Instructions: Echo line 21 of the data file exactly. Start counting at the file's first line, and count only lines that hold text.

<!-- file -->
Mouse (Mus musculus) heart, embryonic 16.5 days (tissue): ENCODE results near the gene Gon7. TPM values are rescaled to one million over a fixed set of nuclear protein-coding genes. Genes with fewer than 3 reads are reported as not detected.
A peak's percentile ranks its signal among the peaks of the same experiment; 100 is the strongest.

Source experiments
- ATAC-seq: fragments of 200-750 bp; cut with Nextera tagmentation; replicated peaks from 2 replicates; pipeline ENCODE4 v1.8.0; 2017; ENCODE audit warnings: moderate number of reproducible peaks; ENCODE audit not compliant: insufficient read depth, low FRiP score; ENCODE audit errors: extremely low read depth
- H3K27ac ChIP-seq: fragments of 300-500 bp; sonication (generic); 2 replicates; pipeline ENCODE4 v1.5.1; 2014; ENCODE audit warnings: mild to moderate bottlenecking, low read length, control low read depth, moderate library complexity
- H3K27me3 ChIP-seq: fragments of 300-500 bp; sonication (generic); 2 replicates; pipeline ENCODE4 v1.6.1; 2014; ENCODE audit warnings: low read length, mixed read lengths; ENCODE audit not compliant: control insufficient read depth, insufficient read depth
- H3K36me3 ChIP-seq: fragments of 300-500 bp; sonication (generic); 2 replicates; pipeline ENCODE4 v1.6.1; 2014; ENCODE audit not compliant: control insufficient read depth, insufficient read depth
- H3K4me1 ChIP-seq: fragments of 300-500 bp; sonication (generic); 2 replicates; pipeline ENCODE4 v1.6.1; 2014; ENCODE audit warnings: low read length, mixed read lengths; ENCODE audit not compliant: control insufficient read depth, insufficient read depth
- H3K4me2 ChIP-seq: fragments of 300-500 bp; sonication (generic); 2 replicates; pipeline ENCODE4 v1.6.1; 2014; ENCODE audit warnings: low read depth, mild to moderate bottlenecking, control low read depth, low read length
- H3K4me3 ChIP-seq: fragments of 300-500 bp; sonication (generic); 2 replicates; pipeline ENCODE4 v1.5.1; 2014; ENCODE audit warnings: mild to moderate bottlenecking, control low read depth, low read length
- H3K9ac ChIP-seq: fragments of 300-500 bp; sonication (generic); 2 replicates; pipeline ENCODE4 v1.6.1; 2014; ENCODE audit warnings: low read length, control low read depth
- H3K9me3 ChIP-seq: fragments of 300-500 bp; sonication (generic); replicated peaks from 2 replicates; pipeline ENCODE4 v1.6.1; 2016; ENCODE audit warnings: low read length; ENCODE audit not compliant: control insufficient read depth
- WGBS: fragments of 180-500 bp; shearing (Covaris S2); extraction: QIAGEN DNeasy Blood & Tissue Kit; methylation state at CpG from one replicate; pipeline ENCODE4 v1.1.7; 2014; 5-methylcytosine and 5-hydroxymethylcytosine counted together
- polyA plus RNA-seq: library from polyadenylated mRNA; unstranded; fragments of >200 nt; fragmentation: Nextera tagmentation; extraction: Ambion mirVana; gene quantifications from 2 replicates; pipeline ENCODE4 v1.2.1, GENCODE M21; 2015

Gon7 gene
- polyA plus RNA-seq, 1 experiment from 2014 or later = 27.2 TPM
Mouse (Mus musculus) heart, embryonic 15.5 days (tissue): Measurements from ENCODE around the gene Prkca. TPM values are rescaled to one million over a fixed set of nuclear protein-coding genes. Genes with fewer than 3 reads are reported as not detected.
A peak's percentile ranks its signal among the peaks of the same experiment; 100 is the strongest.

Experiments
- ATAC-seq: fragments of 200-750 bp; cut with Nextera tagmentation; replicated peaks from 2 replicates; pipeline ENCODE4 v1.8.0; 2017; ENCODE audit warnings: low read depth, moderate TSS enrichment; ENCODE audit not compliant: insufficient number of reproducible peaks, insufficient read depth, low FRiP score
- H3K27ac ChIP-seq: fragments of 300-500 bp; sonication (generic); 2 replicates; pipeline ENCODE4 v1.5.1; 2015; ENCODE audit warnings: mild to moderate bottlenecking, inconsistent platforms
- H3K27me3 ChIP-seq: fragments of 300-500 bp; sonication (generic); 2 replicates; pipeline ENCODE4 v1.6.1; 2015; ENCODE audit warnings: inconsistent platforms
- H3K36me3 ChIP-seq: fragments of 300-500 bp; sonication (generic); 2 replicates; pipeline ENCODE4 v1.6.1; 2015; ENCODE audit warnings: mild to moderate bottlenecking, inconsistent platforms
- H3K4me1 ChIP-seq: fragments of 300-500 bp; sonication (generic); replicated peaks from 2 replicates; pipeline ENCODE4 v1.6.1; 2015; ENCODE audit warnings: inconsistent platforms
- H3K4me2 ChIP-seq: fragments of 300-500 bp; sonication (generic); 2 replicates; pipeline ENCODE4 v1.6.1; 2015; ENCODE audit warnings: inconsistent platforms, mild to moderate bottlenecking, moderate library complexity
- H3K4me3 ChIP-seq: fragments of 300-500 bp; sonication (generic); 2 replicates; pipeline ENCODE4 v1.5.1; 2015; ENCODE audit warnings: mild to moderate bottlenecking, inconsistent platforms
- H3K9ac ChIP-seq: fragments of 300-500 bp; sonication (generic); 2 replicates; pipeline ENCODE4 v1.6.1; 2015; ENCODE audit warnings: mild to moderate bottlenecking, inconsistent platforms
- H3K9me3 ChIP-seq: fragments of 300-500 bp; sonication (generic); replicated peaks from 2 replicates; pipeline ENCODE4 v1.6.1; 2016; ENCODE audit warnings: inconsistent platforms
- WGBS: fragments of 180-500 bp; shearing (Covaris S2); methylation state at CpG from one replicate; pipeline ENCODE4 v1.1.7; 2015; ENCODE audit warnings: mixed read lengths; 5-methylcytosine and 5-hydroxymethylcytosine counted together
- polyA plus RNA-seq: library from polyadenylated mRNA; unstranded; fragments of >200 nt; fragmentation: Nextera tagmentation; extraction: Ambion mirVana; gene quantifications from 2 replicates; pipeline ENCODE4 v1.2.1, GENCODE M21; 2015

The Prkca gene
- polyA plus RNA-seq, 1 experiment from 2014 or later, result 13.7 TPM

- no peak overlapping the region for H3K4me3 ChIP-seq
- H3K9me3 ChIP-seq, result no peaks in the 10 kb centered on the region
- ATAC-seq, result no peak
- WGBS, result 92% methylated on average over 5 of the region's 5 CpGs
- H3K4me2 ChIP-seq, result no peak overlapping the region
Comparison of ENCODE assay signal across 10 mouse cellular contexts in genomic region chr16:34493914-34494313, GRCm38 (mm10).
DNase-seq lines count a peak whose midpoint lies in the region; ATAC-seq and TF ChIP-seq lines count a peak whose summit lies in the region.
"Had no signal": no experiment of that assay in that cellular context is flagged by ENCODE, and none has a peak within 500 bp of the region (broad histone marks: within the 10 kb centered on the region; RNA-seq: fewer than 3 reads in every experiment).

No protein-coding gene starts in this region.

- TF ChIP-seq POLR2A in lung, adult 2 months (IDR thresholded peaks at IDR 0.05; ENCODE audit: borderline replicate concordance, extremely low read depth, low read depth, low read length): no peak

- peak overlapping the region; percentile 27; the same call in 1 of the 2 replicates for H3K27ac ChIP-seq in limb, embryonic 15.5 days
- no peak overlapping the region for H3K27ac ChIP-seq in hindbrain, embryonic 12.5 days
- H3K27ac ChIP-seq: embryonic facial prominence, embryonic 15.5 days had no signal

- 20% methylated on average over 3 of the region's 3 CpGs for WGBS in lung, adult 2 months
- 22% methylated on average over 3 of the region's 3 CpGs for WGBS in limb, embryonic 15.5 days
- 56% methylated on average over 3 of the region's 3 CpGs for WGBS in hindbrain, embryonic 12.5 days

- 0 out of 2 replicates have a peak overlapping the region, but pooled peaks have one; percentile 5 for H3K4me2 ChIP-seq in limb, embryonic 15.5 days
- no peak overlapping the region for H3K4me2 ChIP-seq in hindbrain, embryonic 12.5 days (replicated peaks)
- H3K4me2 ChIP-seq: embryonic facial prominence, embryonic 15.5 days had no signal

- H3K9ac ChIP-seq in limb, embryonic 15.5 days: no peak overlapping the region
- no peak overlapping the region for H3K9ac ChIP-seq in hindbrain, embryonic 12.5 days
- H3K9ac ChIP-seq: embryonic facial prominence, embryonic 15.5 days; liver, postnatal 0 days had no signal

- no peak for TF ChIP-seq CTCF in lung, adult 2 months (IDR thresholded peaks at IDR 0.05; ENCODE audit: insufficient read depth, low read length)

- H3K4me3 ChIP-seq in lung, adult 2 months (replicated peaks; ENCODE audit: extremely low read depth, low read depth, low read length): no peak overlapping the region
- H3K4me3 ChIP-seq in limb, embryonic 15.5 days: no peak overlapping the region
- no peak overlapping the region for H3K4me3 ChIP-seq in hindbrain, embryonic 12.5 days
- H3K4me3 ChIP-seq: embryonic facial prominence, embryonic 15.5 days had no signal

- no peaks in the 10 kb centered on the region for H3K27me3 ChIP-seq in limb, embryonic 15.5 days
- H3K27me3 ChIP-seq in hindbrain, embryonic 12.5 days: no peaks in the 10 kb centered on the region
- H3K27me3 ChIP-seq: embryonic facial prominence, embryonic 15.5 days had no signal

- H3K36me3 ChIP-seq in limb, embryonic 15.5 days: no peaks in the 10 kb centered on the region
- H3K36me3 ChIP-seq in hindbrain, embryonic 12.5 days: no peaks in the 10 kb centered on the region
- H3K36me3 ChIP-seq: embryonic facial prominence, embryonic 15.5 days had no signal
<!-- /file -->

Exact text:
- H3K27ac ChIP-seq: fragments of 300-500 bp; sonication (generic); 2 replicates; pipeline ENCODE4 v1.5.1; 2015; ENCODE audit warnings: mild to moderate bottlenecking, inconsistent platforms